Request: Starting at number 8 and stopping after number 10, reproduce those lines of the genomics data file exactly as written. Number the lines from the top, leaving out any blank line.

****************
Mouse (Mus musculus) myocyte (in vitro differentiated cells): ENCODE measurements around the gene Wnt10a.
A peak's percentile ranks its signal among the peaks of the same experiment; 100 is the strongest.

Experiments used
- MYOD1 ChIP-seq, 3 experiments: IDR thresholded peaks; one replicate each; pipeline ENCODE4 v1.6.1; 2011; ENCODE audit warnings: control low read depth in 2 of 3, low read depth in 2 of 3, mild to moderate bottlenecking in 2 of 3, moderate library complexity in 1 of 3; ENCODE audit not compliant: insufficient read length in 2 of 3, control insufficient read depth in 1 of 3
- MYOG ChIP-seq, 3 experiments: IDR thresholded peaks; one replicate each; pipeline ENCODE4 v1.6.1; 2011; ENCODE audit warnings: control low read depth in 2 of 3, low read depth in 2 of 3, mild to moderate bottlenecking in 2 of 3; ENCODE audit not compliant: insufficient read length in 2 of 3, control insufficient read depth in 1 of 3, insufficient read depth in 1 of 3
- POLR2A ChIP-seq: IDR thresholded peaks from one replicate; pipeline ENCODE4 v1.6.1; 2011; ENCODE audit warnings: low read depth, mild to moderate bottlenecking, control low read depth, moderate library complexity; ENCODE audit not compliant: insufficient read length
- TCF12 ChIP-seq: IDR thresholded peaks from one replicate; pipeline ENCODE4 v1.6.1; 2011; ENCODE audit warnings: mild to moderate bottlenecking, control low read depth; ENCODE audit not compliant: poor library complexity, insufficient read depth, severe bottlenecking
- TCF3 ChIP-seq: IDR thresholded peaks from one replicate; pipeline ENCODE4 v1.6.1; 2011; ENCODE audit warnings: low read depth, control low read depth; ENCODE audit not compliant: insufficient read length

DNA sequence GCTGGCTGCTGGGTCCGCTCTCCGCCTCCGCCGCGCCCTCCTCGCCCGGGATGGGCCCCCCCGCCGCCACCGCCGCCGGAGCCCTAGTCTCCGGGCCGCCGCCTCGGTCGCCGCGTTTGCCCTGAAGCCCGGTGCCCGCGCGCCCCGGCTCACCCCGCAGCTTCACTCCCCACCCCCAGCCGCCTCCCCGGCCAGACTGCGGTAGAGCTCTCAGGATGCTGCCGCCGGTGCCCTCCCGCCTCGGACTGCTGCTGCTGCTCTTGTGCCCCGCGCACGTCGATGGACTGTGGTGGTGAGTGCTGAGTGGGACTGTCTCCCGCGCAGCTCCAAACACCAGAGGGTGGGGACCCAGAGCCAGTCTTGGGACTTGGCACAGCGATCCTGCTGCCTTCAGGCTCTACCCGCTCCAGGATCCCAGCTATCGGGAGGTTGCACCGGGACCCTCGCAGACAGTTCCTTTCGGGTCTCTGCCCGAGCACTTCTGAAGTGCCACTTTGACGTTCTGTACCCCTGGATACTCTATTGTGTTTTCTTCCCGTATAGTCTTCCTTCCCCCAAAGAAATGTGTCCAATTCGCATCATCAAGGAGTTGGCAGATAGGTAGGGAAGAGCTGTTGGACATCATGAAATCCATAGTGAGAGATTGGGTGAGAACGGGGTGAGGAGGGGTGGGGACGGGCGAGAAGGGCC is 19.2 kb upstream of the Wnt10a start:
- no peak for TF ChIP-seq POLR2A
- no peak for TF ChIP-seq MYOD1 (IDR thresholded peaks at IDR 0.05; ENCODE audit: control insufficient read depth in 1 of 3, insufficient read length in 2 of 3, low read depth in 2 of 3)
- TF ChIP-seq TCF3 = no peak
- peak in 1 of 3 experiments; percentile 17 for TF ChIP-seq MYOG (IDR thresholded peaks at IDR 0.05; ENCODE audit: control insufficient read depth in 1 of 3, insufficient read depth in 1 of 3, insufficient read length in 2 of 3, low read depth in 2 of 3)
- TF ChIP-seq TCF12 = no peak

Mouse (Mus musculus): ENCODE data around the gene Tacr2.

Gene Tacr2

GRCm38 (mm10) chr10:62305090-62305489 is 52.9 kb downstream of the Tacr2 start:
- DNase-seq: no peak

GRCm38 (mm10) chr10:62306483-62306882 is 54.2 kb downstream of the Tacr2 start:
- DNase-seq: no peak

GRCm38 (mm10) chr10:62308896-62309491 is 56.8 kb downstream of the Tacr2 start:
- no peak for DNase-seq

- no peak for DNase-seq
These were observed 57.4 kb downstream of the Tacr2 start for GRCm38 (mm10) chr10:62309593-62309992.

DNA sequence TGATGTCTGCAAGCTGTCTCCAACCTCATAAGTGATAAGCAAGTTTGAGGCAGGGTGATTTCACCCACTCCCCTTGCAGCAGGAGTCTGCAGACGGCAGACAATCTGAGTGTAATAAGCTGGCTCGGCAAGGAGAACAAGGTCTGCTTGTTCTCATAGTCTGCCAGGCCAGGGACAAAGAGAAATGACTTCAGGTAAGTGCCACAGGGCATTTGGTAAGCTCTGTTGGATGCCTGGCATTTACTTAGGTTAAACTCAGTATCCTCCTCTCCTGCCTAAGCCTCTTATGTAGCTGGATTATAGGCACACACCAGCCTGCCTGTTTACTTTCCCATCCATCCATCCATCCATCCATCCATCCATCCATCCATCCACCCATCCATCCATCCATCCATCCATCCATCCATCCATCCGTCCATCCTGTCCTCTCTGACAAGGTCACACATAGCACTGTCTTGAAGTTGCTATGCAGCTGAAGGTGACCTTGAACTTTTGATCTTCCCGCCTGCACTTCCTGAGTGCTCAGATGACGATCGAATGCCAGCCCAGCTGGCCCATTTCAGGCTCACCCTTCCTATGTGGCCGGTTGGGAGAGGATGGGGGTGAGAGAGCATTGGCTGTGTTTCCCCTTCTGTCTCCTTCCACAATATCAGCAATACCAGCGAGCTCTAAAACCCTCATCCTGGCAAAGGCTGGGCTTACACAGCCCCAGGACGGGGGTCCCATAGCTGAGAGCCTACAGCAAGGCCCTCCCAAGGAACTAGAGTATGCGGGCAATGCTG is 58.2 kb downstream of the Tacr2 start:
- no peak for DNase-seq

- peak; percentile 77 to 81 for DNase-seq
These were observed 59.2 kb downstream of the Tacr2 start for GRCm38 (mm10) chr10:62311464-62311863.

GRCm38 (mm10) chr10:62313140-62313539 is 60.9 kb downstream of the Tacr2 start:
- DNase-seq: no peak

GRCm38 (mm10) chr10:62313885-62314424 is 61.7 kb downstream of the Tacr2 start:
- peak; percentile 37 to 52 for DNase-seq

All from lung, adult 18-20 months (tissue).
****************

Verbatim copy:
- TCF3 ChIP-seq: IDR thresholded peaks from one replicate; pipeline ENCODE4 v1.6.1; 2011; ENCODE audit warnings: low read depth, control low read depth; ENCODE audit not compliant: insufficient read length

DNA sequence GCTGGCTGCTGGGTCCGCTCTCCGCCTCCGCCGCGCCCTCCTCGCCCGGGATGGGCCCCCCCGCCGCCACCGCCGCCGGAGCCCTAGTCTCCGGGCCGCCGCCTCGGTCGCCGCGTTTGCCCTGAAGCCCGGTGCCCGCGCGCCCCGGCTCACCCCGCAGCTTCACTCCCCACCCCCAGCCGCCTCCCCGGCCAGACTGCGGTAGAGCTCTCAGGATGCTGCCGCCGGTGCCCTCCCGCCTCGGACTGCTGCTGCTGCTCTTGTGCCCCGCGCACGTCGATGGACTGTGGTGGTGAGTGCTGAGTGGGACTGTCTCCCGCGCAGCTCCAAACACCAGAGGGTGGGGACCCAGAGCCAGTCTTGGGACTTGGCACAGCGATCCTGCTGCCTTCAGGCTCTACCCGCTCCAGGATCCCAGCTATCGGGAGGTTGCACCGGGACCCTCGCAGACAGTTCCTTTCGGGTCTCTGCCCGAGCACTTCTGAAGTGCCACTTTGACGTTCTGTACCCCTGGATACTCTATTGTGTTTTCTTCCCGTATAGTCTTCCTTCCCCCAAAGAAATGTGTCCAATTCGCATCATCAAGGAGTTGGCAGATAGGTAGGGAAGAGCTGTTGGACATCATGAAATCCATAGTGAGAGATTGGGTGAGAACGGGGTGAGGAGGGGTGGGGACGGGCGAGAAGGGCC is 19.2 kb upstream of the Wnt10a start:
- no peak for TF ChIP-seq POLR2A